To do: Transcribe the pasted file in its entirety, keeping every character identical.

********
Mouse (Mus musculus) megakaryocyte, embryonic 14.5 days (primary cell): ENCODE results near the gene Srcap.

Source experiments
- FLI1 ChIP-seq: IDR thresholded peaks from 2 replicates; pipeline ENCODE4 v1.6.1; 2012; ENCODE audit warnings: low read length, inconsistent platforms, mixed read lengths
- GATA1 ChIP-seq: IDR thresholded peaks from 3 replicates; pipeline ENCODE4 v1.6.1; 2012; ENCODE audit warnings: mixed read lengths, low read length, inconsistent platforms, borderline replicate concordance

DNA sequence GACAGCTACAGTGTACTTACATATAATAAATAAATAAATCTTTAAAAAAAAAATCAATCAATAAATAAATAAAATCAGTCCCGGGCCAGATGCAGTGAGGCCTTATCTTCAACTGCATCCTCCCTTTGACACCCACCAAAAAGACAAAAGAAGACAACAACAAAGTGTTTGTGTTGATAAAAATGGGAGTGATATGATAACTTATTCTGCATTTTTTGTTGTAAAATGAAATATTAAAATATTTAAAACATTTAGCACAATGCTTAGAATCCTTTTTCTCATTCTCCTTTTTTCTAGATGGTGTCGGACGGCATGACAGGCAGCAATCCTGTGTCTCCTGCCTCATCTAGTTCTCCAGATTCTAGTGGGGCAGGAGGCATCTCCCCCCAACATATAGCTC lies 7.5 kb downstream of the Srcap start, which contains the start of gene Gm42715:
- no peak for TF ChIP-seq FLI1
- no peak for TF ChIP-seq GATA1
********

Mouse (Mus musculus) megakaryocyte, embryonic 14.5 days (primary cell): ENCODE results near the gene Srcap.

Source experiments
- FLI1 ChIP-seq: IDR thresholded peaks from 2 replicates; pipeline ENCODE4 v1.6.1; 2012; ENCODE audit warnings: low read length, inconsistent platforms, mixed read lengths
- GATA1 ChIP-seq: IDR thresholded peaks from 3 replicates; pipeline ENCODE4 v1.6.1; 2012; ENCODE audit warnings: mixed read lengths, low read length, inconsistent platforms, borderline replicate concordance

DNA sequence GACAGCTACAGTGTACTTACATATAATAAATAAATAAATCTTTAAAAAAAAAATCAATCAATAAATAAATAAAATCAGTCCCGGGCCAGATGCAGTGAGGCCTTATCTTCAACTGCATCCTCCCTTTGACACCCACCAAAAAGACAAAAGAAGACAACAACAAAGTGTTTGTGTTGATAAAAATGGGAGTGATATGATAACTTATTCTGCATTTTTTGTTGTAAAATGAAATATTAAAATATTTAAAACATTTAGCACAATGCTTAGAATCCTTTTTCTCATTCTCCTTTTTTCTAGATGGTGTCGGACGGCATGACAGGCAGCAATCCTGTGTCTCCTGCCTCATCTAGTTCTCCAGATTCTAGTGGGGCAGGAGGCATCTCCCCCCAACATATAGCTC lies 7.5 kb downstream of the Srcap start, which contains the start of gene Gm42715:
- no peak for TF ChIP-seq FLI1
- no peak for TF ChIP-seq GATA1